4.2. Cipher Suite Filters


In a typical application, you usually want to restrict the list of available cipher suites to a subset of the ciphers supported by the JSSE provider.

Generally, you should use the sec:cipherSuitesFilter element, instead of the sec:cipherSuites element to select the cipher suites you want to use.

The sec:cipherSuites element is not recommended for general use, because it has rather non-intuitive semantics: you can use it to require that the loaded security provider supports at least the listed cipher suites. But the security provider that is loaded might support many more cipher suites than the ones that are specified. Hence, when you use the sec:cipherSuites element, it is not clear exactly which cipher suites are supported at run time.


Table 4.1, “Namespaces Used for Configuring Cipher Suite Filters” shows the XML namespaces that are referenced in this section:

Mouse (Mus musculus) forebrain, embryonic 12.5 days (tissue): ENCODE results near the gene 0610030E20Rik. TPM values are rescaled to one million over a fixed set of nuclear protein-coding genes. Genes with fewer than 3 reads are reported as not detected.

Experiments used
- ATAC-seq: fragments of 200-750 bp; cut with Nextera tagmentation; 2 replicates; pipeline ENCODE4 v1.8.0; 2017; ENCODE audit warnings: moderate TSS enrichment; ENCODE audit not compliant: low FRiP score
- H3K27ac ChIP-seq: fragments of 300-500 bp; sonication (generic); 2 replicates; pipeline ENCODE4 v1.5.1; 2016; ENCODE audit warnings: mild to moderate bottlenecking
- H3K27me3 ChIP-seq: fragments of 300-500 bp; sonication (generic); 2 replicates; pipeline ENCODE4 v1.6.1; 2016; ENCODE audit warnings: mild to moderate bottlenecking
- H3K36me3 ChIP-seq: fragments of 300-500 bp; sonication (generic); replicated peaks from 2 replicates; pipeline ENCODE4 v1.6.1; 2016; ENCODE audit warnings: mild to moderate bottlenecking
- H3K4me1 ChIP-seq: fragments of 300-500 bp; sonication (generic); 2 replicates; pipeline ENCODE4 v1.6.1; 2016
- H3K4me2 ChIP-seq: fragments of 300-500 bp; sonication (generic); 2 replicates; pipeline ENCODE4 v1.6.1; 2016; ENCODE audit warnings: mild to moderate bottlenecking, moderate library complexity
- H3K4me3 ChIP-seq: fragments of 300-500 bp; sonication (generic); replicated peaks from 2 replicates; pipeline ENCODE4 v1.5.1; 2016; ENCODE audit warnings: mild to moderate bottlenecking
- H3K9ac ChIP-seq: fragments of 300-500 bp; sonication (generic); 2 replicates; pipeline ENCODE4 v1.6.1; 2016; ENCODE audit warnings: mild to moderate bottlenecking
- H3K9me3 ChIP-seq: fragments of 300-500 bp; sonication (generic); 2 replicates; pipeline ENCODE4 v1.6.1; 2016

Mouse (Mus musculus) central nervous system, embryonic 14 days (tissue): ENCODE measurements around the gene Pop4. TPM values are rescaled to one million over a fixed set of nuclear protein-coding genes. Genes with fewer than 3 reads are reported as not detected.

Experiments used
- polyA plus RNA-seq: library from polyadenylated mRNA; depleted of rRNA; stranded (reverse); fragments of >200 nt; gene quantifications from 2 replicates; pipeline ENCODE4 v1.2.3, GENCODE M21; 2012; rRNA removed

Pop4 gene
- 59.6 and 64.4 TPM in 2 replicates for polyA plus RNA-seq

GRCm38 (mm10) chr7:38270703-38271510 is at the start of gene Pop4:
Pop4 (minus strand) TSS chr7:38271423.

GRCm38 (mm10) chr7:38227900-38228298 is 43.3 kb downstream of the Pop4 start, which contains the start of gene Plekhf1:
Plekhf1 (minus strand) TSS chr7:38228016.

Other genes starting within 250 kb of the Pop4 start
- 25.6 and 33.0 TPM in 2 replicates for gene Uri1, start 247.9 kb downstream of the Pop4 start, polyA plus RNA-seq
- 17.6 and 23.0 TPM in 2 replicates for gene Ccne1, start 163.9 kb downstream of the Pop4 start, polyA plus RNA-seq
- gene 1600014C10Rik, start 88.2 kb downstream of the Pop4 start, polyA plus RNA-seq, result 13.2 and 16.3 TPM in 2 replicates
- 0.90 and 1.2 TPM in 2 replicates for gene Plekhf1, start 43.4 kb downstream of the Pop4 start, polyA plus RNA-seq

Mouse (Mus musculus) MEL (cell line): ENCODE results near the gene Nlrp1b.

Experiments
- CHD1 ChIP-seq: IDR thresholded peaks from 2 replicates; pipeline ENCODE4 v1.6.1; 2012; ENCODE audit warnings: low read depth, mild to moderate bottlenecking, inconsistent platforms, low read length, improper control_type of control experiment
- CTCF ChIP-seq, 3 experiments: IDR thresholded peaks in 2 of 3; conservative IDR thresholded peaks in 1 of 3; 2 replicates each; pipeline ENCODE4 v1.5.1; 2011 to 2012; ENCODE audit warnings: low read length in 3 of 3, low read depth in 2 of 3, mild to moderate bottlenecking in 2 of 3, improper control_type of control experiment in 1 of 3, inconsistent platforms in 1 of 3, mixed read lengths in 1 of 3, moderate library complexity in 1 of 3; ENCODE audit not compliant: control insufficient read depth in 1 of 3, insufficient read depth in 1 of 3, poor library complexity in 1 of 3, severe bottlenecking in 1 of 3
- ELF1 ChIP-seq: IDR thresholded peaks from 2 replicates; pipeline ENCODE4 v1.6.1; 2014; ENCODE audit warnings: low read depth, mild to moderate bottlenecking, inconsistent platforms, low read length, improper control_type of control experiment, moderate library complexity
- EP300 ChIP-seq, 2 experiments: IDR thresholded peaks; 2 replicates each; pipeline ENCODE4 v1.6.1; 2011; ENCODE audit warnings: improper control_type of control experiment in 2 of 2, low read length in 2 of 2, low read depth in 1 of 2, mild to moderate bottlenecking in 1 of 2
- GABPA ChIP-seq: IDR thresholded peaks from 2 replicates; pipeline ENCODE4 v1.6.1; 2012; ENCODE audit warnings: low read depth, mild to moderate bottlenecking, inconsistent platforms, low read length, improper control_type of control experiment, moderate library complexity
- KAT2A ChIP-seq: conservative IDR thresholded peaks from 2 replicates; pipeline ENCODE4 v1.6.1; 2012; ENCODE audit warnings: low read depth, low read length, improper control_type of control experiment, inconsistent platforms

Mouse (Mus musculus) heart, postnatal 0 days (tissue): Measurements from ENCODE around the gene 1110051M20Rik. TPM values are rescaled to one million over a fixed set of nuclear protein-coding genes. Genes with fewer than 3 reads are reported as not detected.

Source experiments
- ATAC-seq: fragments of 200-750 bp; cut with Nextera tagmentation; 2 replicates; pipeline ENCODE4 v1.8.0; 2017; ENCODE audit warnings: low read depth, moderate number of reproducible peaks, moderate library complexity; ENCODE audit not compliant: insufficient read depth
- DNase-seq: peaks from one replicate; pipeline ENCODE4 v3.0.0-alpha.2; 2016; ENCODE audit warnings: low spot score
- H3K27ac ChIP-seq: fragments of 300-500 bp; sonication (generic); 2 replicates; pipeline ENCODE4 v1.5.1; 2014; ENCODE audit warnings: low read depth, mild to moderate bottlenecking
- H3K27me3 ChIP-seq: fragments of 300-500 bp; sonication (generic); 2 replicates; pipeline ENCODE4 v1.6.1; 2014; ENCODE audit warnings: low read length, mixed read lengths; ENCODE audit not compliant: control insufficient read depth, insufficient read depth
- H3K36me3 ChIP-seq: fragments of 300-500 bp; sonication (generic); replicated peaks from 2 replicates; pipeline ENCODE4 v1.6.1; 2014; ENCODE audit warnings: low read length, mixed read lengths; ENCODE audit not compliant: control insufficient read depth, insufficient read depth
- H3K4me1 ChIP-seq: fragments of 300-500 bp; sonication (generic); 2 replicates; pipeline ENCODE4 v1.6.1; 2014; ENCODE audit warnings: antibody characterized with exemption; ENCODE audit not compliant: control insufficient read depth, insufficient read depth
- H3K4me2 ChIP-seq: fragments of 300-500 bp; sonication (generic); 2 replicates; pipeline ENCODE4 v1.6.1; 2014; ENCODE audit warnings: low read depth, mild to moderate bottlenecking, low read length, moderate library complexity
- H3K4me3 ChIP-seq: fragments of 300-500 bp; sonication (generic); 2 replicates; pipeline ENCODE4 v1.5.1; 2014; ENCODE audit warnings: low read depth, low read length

Table 4.1. Namespaces Used for Configuring Cipher Suite Filters

sec:cipherSuitesFilter element

You define a cipher suite filter using the sec:cipherSuitesFilter element, which can be a child of either a http:tlsClientParameters element or a httpj:tlsServerParameters element. A typical sec:cipherSuitesFilter element has the outline structure shown in Example 4.1, “Structure of a sec:cipherSuitesFilter Element” .

Example 4.1. Structure of a sec:cipherSuitesFilter Element



The following semantic rules apply to the sec:cipherSuitesFilter element:

  1. If a sec:cipherSuitesFilter element does not appear in an endpoint’s configuration (that is, it is absent from the relevant http:conduit or httpj:engine-factory element), the following default filter is used:

  2. If the sec:cipherSuitesFilter element does appear in an endpoint’s configuration, all cipher suites are excluded by default.